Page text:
Democratic presidential hopefuls faced questions on Iraq at a debate hosted by Spanish language network Univision sunday.
A partial transcript of the exchange follows:
MODERATOR: Unfortunately, the question is for Senator Edwards. Senator Edwards, if General Petraeus has indicated that there was some success of these troops, would you still be in favor of withdrawing [from] Iraq in a few months?
MR. EDWARDS: I'm absolutely in favor of America leaving Iraq. What I'm concerned about, about the Petraeus report, is that it will be basically a sales job by the White House, that it'll be a PR document -- (applause) -- because that's what we've continually gotten from this administration, throughout the course of the war.
And it will be focused on this benchmark or that benchmark than whether some minor progress has been made on one particular benchmark.
The underlying question that has existed the entire time that we've been in Iraq is, have the Sunni and Shi'a moved toward some sort of serious political compromise? Because without that compromise, there cannot be peace or stability in Iraq. It cannot happen.
And I think we know the answer to that right now. The answer to that question is there has been no political progress. In fact, the Iraqi parliament went on vacation for three or four weeks while American men and women were putting their lives on the line in Iraq.
Here's what I believe. I believe no political progress means no funding without a timetable for withdrawal. And if the president vetoes a bill that has a timetable for withdrawal, the Congress should send him another bill with a timetable for withdrawal and continue to do it until he's forced to start withdrawing troops. (Applause.)
MODERATOR: Senator Clinton, the same question: For the -- in the next few days, we'll have a report from General Petraeus. If the troop surge has had partial success in Iraq, would you still withdraw from Iraq?
SEN. CLINTON: I was against the surge when it was first proposed. And I believe that nothing which General Petraeus or Ambassador Crocker or anyone else coming before the Congress will say next week will in any way undermine the basic problem: There is no military solution. That has been said for years now. And that is why I believe we should start bringing our troops home.
That however does not in any way suggest that our young men and women in uniform have not performed magnificently and heroically, because they have. (Applause.) They were asked to do what they do best, which is to try to provide some amount of stability or security to give the Iraqi government the time and space to do what the Iraqis must do. Unfortunately despite the heroism of our American forces, the Iraqi government has not reached any kind of political reconciliation. Therefore we need to quit refereeing their civil war and bring our troops home as soon as possible. (Applause.)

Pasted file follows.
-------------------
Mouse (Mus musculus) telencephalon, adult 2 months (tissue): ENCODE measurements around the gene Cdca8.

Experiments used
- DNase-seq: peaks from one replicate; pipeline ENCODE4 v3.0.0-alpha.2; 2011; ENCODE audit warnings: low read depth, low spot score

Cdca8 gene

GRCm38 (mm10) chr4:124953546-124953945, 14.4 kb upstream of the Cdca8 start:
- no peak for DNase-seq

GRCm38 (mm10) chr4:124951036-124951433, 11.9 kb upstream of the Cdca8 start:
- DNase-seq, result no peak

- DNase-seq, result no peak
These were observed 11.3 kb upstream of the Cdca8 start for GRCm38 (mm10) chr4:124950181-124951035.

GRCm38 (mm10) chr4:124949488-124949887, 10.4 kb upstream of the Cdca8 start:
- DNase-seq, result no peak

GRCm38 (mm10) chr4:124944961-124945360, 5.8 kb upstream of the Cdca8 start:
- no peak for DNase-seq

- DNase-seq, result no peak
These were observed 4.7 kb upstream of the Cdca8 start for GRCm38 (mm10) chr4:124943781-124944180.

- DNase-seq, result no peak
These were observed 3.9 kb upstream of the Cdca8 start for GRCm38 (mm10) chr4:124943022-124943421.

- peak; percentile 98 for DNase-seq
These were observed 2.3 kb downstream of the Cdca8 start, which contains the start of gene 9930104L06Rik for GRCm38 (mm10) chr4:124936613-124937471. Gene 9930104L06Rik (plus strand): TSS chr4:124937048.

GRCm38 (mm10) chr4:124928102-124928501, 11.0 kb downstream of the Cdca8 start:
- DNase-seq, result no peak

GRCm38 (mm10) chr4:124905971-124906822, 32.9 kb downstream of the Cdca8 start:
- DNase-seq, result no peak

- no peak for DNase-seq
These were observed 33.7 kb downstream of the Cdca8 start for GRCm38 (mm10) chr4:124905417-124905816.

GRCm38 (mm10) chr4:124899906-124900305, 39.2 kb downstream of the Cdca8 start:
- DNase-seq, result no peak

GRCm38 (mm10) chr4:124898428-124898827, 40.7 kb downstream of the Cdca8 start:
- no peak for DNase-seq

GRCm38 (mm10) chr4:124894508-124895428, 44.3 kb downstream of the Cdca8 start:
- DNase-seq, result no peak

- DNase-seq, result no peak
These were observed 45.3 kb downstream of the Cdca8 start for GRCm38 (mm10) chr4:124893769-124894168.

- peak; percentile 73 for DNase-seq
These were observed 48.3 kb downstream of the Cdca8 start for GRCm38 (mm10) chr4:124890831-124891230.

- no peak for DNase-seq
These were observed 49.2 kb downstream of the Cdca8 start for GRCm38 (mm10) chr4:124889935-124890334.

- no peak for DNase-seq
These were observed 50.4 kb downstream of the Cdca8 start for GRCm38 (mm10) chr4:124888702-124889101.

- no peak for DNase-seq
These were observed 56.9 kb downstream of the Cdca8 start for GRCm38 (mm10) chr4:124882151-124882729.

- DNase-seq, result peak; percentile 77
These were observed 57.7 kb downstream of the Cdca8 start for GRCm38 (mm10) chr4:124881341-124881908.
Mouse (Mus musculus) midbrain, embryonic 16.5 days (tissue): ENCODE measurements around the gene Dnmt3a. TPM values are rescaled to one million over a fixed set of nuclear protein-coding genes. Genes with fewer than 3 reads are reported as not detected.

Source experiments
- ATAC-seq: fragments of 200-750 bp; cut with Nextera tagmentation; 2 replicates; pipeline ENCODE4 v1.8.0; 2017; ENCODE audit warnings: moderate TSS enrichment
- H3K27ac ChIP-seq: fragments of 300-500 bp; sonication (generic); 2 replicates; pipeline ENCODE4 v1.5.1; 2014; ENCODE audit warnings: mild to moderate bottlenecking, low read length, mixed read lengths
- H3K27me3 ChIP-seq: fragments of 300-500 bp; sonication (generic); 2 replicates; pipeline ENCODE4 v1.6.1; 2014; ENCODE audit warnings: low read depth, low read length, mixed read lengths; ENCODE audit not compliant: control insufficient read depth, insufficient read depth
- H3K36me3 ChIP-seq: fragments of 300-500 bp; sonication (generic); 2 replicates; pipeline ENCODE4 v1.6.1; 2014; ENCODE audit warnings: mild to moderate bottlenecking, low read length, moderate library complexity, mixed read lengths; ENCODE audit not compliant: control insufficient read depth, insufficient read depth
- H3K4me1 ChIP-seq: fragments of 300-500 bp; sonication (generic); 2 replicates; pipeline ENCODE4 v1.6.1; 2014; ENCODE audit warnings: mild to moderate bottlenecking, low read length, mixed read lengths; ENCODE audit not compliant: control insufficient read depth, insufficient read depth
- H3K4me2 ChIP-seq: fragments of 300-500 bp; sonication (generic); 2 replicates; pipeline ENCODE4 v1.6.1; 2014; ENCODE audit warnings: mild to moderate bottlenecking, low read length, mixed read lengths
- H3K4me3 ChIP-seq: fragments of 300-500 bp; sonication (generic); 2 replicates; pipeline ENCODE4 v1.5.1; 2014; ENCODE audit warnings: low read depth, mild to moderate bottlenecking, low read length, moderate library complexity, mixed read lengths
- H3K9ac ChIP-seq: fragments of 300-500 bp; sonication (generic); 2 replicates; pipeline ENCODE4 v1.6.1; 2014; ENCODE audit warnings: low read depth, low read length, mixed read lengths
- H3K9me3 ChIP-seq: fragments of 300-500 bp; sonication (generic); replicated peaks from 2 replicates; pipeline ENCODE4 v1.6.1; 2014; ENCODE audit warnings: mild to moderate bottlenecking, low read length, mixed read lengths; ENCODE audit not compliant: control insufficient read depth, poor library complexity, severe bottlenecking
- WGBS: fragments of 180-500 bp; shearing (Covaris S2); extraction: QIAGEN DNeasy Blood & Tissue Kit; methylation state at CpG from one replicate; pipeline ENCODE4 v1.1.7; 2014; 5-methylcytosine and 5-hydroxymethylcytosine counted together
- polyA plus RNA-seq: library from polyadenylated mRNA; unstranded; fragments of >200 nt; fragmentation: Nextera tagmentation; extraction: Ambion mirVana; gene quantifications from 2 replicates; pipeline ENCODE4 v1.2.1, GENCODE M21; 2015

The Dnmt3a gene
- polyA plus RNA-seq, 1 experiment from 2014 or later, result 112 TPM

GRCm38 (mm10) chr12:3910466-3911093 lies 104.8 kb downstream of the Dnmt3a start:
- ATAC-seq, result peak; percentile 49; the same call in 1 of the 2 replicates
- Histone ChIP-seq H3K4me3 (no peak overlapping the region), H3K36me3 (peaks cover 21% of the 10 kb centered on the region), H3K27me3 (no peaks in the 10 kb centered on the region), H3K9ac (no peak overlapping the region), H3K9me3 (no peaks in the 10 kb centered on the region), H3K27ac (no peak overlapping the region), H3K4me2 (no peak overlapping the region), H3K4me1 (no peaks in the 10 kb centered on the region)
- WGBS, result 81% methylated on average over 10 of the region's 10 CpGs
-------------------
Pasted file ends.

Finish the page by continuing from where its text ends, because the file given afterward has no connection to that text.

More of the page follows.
MODERATOR: Senator [sic] Richardson, what would you do with the troops?
GOV. RICHARDSON: What I would do with the troops is I would bring them all home -- every one of them. And you know, there's a fundamental difference that I raised in the last debate with Senator Obama, Senator Clinton, Senator Edwards. Under their plans, under their website, they leave either 25 or 50 or 75 troops behind. I'd bring them all home within a period of time of six to eight months, because our troops have become targets.
You can't bring reconciliation to Iraq, or an all-Muslim peacekeeping force or a partition, without getting all our troops out. Our kids are becoming targets. They are dying -- the last three months, the highest total. Iraqis are dying.
And I -- there is a basic difference between all of us here that I mentioned, involving, what do we do about leaving troops behind? Some say they want to leave combat troops behind. They don't want to leave them --
MODERATOR: Thank you very much.
We want to go to Senator Dodd. The question: The question isn't that in the past things haven't been done right, but what would you do differently to capture Osama bin Laden -- something that hasn't been done?
SEN. DODD: Well, first of all, I think in this debate about the forces in Iraq -- what time they come out, how many come out, and when they come out -- the underlying question is the safety and security of our country. We're running for the presidency of the United States. The first obligation and job of an American president is to keep this country safe and secure.
I would argue that today presently our troops in Iraq are doing just the opposite of that. We're more vulnerable, less safe, more insecure today as a result of the presence there because we've turned Iraq into an incubator for jihadists and terrorists.
And so it's important, I think, that we do begin that process. And I'll strongly support in the coming days efforts here to terminate that participation based on firm deadlines.
Then we ought to be taking those resources and putting them into Afghanistan here so that you have a serious effort here to go after Osama bin Laden. We failed to do that. As we went into Iraq here, we lessened our participation in Afghanistan, and as a result, we've seen the resurgence of the Taliban and the reemergence of Osama bin Laden.
If we focus our attentions there, return there, then I think we can make a huge difference and apprehend Osama bin Laden and also rebuild the coalitions necessary to have the kind of cooperation to deal with international terrorism that we're not getting today because of our military -- continued military participation in Iraq. I think that's the danger. (Applause.)